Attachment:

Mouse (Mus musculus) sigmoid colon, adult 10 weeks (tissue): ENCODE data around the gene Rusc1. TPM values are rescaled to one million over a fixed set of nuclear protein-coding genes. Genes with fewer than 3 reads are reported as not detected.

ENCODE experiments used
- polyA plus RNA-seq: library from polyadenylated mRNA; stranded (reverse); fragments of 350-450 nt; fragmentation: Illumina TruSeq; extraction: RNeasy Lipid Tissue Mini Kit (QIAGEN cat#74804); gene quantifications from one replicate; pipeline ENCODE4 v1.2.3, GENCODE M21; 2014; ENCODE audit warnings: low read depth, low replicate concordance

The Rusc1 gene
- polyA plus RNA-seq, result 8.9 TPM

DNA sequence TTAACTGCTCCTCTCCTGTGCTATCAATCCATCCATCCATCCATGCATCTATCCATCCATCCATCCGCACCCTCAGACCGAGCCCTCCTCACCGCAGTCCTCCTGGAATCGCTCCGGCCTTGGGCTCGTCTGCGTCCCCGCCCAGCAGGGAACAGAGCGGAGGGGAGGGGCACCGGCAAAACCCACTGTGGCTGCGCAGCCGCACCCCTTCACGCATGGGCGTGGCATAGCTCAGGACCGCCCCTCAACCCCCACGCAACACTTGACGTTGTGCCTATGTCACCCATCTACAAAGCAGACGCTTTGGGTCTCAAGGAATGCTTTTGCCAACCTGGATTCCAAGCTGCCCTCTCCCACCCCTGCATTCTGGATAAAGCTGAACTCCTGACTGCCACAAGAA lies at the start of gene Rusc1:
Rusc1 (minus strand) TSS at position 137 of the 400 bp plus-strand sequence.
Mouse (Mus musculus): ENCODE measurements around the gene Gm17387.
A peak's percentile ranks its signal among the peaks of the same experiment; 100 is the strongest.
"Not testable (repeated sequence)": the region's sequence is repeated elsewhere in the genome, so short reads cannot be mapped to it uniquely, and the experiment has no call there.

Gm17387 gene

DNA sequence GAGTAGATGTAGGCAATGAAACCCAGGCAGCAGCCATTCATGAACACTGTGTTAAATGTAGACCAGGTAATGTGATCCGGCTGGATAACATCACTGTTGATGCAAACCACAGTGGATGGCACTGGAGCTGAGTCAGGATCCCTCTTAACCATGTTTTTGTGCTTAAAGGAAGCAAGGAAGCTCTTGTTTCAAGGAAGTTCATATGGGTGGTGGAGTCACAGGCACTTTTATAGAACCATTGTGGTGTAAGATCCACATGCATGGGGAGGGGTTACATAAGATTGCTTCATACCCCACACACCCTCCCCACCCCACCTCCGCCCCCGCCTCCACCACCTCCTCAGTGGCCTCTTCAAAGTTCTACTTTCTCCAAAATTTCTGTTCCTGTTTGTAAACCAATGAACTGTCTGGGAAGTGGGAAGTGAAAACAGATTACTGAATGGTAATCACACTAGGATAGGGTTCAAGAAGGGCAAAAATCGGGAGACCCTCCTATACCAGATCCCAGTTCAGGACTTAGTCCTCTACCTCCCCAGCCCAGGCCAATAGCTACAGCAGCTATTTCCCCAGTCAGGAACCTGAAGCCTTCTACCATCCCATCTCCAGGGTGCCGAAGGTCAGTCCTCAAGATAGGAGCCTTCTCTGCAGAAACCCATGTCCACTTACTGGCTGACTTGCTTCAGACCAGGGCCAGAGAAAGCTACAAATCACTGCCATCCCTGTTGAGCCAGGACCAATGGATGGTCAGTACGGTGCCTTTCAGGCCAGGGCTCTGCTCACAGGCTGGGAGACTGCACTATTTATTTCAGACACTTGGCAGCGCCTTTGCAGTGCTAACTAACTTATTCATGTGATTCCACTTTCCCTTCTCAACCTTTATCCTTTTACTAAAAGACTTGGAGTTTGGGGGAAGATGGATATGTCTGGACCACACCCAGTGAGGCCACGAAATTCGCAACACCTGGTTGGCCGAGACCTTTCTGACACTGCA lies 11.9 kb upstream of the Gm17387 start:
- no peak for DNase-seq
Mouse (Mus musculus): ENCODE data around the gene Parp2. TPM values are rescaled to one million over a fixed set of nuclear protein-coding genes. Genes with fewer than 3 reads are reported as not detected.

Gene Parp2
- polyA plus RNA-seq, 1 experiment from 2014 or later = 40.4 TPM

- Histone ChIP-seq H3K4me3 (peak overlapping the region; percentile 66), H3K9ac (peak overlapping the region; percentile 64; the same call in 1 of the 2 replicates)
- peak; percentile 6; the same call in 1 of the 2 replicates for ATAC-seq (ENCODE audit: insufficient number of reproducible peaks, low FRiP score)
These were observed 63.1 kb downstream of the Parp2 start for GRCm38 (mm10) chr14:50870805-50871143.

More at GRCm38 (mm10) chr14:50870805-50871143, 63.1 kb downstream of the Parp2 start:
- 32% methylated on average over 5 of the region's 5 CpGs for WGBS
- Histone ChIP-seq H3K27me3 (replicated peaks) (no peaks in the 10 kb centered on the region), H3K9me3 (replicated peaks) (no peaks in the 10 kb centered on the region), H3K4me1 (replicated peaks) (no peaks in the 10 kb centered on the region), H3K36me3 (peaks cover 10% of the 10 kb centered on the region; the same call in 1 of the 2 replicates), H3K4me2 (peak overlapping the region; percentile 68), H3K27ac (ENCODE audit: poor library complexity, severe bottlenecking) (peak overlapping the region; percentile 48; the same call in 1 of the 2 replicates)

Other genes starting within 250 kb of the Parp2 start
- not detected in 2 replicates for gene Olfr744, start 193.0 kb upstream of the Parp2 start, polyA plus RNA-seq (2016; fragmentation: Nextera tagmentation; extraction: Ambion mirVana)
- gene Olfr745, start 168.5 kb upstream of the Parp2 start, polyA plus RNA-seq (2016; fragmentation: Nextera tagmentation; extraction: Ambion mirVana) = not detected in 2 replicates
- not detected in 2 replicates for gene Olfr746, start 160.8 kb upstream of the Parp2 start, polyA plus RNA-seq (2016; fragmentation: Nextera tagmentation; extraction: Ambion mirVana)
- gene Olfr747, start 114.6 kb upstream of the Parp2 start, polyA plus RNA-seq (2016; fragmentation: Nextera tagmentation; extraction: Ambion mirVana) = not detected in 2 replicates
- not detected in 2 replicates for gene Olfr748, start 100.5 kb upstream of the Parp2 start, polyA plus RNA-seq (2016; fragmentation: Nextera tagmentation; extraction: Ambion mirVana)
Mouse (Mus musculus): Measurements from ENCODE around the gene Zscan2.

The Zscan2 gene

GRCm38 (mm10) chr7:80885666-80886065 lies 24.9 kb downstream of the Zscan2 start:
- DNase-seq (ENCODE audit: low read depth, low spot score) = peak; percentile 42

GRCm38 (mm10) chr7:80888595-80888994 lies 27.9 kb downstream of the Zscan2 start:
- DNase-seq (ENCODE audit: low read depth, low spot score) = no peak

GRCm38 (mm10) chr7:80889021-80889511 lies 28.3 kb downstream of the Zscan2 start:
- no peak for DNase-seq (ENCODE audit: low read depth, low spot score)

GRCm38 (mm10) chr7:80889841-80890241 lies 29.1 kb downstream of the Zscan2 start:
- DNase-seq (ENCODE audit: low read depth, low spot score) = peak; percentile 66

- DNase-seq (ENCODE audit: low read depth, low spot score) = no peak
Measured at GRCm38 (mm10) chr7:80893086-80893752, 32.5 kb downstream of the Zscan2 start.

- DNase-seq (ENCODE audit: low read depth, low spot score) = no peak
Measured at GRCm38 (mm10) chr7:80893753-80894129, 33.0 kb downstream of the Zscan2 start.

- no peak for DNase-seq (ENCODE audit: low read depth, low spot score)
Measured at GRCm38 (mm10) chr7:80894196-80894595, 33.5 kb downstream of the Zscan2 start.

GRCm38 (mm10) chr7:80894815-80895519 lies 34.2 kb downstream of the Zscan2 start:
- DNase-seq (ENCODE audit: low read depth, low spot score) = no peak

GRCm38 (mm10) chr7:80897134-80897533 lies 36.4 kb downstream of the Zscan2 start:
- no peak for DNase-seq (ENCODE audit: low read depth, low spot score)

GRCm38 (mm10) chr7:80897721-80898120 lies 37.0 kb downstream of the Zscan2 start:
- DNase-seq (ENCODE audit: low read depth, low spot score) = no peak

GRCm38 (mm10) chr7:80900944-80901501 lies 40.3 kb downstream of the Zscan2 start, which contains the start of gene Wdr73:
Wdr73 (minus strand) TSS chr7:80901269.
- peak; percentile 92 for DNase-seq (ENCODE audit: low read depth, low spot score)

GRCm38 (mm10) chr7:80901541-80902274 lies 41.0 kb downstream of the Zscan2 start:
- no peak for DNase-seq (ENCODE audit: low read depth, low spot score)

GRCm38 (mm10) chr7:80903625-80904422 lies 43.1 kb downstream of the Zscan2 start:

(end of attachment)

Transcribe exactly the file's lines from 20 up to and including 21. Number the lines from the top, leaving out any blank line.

More at GRCm38 (mm10) chr14:50870805-50871143, 63.1 kb downstream of the Parp2 start:
- 32% methylated on average over 5 of the region's 5 CpGs for WGBS